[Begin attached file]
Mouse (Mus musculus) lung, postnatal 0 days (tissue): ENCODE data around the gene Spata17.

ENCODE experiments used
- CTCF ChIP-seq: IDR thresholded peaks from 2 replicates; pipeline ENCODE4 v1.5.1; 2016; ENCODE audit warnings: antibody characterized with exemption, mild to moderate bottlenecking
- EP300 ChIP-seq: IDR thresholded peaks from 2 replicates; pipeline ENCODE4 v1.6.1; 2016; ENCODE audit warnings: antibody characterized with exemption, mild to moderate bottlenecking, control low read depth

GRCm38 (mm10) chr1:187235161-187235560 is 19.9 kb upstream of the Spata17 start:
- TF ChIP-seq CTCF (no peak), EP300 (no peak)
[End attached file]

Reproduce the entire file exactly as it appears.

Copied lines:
Mouse (Mus musculus) lung, postnatal 0 days (tissue): ENCODE data around the gene Spata17.

ENCODE experiments used
- CTCF ChIP-seq: IDR thresholded peaks from 2 replicates; pipeline ENCODE4 v1.5.1; 2016; ENCODE audit warnings: antibody characterized with exemption, mild to moderate bottlenecking
- EP300 ChIP-seq: IDR thresholded peaks from 2 replicates; pipeline ENCODE4 v1.6.1; 2016; ENCODE audit warnings: antibody characterized with exemption, mild to moderate bottlenecking, control low read depth

GRCm38 (mm10) chr1:187235161-187235560 is 19.9 kb upstream of the Spata17 start:
- TF ChIP-seq CTCF (no peak), EP300 (no peak)